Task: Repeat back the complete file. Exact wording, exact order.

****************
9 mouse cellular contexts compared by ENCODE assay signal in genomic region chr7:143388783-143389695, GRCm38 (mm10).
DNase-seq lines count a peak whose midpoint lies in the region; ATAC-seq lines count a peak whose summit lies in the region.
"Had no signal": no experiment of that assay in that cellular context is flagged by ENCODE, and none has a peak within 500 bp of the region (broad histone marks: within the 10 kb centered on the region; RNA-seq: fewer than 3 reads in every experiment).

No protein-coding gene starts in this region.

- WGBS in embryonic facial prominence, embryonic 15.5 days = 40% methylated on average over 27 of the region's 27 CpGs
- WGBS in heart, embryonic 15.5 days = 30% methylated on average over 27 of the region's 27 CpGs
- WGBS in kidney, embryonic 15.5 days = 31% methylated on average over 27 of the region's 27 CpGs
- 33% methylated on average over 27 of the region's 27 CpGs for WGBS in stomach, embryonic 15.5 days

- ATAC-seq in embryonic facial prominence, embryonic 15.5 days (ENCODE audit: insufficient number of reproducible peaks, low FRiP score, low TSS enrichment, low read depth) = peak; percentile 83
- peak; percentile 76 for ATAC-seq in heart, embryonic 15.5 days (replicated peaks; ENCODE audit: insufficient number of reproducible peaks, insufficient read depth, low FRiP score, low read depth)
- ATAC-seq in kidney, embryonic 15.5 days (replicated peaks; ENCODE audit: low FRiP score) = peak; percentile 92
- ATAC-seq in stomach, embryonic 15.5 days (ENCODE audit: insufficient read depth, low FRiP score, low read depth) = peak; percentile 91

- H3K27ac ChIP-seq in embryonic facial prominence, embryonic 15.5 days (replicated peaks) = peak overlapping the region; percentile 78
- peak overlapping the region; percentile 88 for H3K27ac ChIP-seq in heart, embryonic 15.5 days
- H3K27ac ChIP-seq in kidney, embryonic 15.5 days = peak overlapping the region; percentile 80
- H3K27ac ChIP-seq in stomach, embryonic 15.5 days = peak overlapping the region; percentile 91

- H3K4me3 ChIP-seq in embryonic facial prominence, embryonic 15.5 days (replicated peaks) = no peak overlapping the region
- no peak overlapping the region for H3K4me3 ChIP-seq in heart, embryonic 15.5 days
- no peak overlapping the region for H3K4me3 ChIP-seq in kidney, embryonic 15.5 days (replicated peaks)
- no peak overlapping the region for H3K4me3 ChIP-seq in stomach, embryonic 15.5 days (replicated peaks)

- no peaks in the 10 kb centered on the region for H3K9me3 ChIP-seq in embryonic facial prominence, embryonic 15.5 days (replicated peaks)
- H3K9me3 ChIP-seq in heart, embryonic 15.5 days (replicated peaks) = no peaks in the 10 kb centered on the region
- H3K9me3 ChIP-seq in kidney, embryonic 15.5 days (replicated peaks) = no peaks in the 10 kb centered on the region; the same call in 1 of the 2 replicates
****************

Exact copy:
9 mouse cellular contexts compared by ENCODE assay signal in genomic region chr7:143388783-143389695, GRCm38 (mm10).
DNase-seq lines count a peak whose midpoint lies in the region; ATAC-seq lines count a peak whose summit lies in the region.
"Had no signal": no experiment of that assay in that cellular context is flagged by ENCODE, and none has a peak within 500 bp of the region (broad histone marks: within the 10 kb centered on the region; RNA-seq: fewer than 3 reads in every experiment).

No protein-coding gene starts in this region.

- WGBS in embryonic facial prominence, embryonic 15.5 days = 40% methylated on average over 27 of the region's 27 CpGs
- WGBS in heart, embryonic 15.5 days = 30% methylated on average over 27 of the region's 27 CpGs
- WGBS in kidney, embryonic 15.5 days = 31% methylated on average over 27 of the region's 27 CpGs
- 33% methylated on average over 27 of the region's 27 CpGs for WGBS in stomach, embryonic 15.5 days

- ATAC-seq in embryonic facial prominence, embryonic 15.5 days (ENCODE audit: insufficient number of reproducible peaks, low FRiP score, low TSS enrichment, low read depth) = peak; percentile 83
- peak; percentile 76 for ATAC-seq in heart, embryonic 15.5 days (replicated peaks; ENCODE audit: insufficient number of reproducible peaks, insufficient read depth, low FRiP score, low read depth)
- ATAC-seq in kidney, embryonic 15.5 days (replicated peaks; ENCODE audit: low FRiP score) = peak; percentile 92
- ATAC-seq in stomach, embryonic 15.5 days (ENCODE audit: insufficient read depth, low FRiP score, low read depth) = peak; percentile 91

- H3K27ac ChIP-seq in embryonic facial prominence, embryonic 15.5 days (replicated peaks) = peak overlapping the region; percentile 78
- peak overlapping the region; percentile 88 for H3K27ac ChIP-seq in heart, embryonic 15.5 days
- H3K27ac ChIP-seq in kidney, embryonic 15.5 days = peak overlapping the region; percentile 80
- H3K27ac ChIP-seq in stomach, embryonic 15.5 days = peak overlapping the region; percentile 91

- H3K4me3 ChIP-seq in embryonic facial prominence, embryonic 15.5 days (replicated peaks) = no peak overlapping the region
- no peak overlapping the region for H3K4me3 ChIP-seq in heart, embryonic 15.5 days
- no peak overlapping the region for H3K4me3 ChIP-seq in kidney, embryonic 15.5 days (replicated peaks)
- no peak overlapping the region for H3K4me3 ChIP-seq in stomach, embryonic 15.5 days (replicated peaks)

- no peaks in the 10 kb centered on the region for H3K9me3 ChIP-seq in embryonic facial prominence, embryonic 15.5 days (replicated peaks)
- H3K9me3 ChIP-seq in heart, embryonic 15.5 days (replicated peaks) = no peaks in the 10 kb centered on the region
- H3K9me3 ChIP-seq in kidney, embryonic 15.5 days (replicated peaks) = no peaks in the 10 kb centered on the region; the same call in 1 of the 2 replicates